Monday, 26 March 2012

World Record-Edward&Totilas
Totilas is the most successful dressage horse at the moment

German horse breeds

The horse had always an important position in Germany.  Horse riding is a wonderful hobby. It enjoys great popularity in Germany, where at least 1.6 million people are riding, carriage riding or breeding.
The German saddle horse is not a horse breed but it is the category for warmblood horses which are bred in Germany like for example the Bavarian Warmblood, German Warmblood, Hanoverian, Holsteiner, Warmblood Mecklenburg, Oldenburg horse, Rhine Warmblood, Senner horse, Trakehner, Westfalen horse, Wurttemberg Warmblood, Warmblood Zweibrücker. 

Oldenburg horse

 Rhine Warmblood

The breeding aim of a German saddle horse is to get a fertile, healthy and good-natured horse. Out of the many German horse breeds is the Hanoverian one of the most known breeds.

The Hanoverian
the Hanoverian is bred in Germany and is one of the oldest, most common, and most successful of the warmbloods. It is mainly used for dressage, show jumping, eventing, show hunters, and leisure riding. Hanoverian horses are elegant, strong and robust and a very successful horse in the Olympic Games. The top Hanoverian-branded international dressage horses are Salinero, Satchmo 78, Sunrise, Bonaparte 67, Brentina, and Wansuela Suerte. Since the Olympic Games in 1956 the Hanoverian has won 3 individual gold medals
File:Beijing2008 eq medal Dressage Team 03.JPG
These three Hanoverian geldings (Elvis VA, Bonaparte, and Satchmo) made up the gold medal-winning dressage team at the 2008 Beijing Olympics

Pictures: Google images

Friday, 9 March 2012

Wild horses

Caspian horse
It started with four basic wild horses. The Northern European horses were used to a cold and damp climate. This animal was small, sturdy and heavy with thick heavy coats.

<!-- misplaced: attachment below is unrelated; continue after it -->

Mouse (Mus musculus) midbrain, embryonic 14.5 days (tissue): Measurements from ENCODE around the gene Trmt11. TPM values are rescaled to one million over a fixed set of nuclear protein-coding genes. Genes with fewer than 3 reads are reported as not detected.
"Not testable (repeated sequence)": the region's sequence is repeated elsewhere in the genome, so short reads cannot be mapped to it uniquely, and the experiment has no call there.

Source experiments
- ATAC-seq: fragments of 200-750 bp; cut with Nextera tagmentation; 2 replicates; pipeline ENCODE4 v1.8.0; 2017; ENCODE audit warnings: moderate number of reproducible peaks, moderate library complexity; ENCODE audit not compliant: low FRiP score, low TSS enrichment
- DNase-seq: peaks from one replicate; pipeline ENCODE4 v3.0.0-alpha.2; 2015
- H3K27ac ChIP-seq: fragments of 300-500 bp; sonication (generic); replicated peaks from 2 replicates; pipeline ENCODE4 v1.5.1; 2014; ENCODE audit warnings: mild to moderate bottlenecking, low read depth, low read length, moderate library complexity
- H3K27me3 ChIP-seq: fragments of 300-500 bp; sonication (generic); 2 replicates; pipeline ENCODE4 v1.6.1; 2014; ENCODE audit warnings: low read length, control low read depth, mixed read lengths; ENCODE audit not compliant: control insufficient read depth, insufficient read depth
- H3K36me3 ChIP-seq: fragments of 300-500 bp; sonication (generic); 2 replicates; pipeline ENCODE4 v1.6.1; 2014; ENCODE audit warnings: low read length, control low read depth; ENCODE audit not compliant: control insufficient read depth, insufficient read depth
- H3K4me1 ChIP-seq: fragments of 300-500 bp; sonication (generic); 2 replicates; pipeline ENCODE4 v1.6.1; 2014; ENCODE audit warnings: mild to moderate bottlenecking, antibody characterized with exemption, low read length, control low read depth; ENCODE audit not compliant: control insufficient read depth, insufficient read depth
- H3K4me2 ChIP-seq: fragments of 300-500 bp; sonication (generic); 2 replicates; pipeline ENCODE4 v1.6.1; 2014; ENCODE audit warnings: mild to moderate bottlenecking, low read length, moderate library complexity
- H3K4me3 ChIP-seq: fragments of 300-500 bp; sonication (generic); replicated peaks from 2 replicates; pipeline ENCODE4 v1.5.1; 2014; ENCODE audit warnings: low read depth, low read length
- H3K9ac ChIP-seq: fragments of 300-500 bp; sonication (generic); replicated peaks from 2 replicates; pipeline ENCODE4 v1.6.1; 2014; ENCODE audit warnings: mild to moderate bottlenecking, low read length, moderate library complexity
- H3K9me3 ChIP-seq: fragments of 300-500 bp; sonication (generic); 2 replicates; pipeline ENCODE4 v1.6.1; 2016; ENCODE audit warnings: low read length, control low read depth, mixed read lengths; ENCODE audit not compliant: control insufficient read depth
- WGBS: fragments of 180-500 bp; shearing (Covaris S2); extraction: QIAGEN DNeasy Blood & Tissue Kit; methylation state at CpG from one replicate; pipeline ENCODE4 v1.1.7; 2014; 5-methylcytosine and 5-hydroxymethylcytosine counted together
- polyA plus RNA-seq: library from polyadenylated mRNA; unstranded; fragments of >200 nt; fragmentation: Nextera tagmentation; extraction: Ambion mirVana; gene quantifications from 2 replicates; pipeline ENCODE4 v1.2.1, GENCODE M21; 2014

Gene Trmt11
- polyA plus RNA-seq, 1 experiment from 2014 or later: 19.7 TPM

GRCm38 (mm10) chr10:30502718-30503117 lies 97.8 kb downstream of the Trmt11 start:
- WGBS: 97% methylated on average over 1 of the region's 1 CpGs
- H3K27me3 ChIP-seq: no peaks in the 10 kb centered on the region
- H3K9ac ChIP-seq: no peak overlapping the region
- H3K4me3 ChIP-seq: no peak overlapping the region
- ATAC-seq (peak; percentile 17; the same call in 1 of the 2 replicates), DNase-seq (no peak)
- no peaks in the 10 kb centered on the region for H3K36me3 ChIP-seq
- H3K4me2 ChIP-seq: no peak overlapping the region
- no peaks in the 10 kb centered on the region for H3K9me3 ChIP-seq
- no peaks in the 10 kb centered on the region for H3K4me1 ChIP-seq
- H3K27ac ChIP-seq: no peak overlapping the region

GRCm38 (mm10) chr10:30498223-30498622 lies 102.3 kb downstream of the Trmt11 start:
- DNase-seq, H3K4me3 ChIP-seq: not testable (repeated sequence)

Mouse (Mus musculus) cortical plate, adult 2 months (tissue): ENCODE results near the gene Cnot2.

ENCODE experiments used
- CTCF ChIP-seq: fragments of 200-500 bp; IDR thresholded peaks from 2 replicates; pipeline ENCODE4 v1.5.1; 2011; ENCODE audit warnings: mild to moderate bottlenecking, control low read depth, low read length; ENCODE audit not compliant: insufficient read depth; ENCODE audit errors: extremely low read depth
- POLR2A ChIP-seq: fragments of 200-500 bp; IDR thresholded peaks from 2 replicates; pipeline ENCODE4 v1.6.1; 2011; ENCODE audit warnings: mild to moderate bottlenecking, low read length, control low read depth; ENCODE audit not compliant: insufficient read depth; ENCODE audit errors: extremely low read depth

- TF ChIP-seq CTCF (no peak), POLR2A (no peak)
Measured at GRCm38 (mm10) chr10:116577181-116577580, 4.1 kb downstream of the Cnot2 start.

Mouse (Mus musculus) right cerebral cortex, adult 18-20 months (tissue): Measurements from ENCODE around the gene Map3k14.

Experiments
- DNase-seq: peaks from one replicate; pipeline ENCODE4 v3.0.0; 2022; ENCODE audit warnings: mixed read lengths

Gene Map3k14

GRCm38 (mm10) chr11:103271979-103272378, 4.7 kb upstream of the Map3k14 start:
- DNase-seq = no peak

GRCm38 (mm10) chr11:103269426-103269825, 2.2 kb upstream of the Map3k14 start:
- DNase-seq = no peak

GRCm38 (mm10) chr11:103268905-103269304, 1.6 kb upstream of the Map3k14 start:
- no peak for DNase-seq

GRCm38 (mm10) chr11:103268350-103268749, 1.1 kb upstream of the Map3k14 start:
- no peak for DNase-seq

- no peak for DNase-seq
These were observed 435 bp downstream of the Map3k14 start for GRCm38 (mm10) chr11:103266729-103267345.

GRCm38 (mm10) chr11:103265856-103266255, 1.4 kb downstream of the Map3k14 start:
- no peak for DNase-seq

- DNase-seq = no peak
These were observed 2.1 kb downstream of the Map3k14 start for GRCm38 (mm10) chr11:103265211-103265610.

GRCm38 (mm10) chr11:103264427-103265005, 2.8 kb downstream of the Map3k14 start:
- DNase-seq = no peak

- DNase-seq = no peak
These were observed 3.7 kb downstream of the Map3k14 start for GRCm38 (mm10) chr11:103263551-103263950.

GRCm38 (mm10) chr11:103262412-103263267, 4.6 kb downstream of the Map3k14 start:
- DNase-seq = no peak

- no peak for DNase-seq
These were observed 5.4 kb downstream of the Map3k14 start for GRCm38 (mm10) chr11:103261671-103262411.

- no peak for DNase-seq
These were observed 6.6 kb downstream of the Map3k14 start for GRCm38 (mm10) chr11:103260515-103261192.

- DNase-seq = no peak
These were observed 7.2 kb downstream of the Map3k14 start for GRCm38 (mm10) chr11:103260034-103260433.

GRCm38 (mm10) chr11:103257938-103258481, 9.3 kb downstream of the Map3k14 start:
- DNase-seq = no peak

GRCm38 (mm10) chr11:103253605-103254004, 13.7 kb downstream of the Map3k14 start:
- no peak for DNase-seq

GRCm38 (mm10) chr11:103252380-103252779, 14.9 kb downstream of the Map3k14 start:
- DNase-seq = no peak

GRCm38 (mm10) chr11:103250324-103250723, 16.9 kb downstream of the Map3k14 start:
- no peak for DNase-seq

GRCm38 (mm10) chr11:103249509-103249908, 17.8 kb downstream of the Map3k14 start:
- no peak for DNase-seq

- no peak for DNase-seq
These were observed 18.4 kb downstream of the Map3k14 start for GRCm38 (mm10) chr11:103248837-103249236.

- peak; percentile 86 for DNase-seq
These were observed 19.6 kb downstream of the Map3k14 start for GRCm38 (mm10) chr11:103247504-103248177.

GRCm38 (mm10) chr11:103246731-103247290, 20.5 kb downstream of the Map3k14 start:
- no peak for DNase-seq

The Oriental horses were used to the hot weather of western Asia. These animals were very fast and agile. They are ancestors of the Caspian horse we still know today.
Ardennais horse
The Warmblood or Forest Horse lived in Europe’s forests and swamplands. Warm-blood horses still exist in Europe. They developed for example into the Ardennais horse which still exists today. 
Tarpan horse
  The third basic wild horse was the Tarpan type horse. They lived in northern Asia and were used to dry climate. This wild horse developed into the tarpan horse. The tarpan horse died in the 19th century because the human race eradicated this species.
Dülmener pony                                                           Sorraia horses 

Many wild horses died during the ice age but there are still a few wild horses left like the Exmoor, German Dülmener, Sorraia and Caspian.

Przewalski horse
There is also the wild horse Przewalski horse. It is named after the Russian explorer Nikolai Michailowitsch Przewalski. This animal was very rare, even at its discovery. Today the wild horse just lives in zoos or in animal parks. It is about 134 to 146 centimetre tall and weighs between 240 and 300 kilograms. There have been a few projects since 1990 to bring the Przewalski again into the wild. In 1992 they flew the first horses into the Southwestern Mongolia.   
Pictures: Google images

Friday, 2 March 2012

The Eohippus

The history of horses started 50 million years ago. No animal has contributed more to humanity than the horse.
Their history began 50 million years ago in the forests of the northern hemisphere. There lived the first ancient horse called Eohippus. It did not look like the horse we know today. The Eohippus was the same height as a fox and had a mottled coat.

Przewalski's horse

It was distributed only in central Europe and the southern inland area of ​​North America. Its back line was arched, the Eohippus’ neck was short. It had four toes at the front leg and three at the hind leg. In the course of evolution, its toes eventually evolved into the hoof. The middle toe on the hind feet and the second toe on the front feet evolved into the hoof over time so that it could carry more weight. The horse’s body became longer and the animal started eating grass. After their extinction in Europe, they were found only in North American grasslands. It was here that they were able to stay alive. At that time the animal reached a height of about 116 cm, this is larger than the Shetland pony.  This horse is similar to the Przewalski horse which is still alive today. The neck became longer, the coat changed and got a short mane. They moved from America to Europe and to Southeast Asian mainland. It evolved in Asia and Europe, into the ancient horse that we know today. It is the Przewalski's horse.

Pictures: google images

Thursday, 23 February 2012


Hello this my geography project on horses. I hope you like it and that you are going to enjoy it!